Moody's revises for-profit hospital outlook to stable, warns of cost-management difficulty

Moody's Investors Service has changed the outlook for U.S. for-profit hospitals from negative to stable. At the same time, the credit rating agency warned that managing costs will be difficult for providers. 

The credit rating agency said that it expects for-profit hospital earnings to grow in the next 12 to 18 months as patient volumes steadily increase and profits continue to benefit from government aid.

Specifically, Moody's expects pre-pandemic patient volume to slowly return throughout the next year, with full recovery by late 2021 or early 2022. 

Moody's also said that hospitals can continue to pad earnings throughout the next few quarters by recognizing payments received from the Provider Relief Fund. Additionally, providers will continue to receive a 20 percent add-on payment for treating Medicare patients with COVID-19 and have a longer timeline to repay accelerated Medicare payments.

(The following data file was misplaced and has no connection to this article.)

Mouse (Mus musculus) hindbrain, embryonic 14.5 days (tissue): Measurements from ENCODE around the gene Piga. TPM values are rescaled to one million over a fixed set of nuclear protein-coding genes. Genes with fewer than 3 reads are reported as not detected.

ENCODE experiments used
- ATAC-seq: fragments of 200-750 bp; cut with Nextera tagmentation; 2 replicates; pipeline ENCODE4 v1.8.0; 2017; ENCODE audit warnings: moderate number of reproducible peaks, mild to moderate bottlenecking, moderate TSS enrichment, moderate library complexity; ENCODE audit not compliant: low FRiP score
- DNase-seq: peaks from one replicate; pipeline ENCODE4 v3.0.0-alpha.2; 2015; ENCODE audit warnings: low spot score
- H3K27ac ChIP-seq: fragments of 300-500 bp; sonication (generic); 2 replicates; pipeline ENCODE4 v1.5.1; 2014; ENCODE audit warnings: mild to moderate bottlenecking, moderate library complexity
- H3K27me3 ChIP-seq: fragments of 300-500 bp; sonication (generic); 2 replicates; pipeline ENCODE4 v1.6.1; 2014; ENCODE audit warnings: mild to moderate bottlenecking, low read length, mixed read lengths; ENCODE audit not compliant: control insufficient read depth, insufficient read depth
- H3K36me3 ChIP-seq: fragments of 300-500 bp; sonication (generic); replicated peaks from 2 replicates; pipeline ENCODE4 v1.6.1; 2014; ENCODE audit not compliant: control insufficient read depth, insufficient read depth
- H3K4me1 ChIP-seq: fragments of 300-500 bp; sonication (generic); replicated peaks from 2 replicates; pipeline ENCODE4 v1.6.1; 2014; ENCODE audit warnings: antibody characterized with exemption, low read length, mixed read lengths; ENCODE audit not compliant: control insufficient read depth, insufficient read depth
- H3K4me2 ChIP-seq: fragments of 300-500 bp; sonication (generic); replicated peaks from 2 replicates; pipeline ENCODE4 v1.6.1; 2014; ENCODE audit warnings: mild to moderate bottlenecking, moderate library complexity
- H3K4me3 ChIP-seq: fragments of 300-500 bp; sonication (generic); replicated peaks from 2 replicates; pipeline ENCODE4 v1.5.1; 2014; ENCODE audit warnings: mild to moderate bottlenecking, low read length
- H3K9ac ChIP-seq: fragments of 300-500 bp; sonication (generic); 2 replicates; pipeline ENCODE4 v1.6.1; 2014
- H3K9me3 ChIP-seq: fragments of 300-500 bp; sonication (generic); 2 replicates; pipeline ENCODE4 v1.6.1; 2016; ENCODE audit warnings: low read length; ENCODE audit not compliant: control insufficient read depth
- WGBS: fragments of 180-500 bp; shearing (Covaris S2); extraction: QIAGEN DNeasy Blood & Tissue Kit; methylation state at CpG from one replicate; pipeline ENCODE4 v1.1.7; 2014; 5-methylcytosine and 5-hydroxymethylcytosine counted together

Moody's noted some headwinds as a result of the pandemic, including that providers should expect an increase in uninsured or government-insured patients and that managing costs will remain difficult. 

"While hospitals' rapid and aggressive responses to the pandemic helped them limit cash burn and exit the third quarter with much of the liquidity provided through the CARES Act, Moody's believes current cost cuts are not sustainable," the credit rating agency said. 

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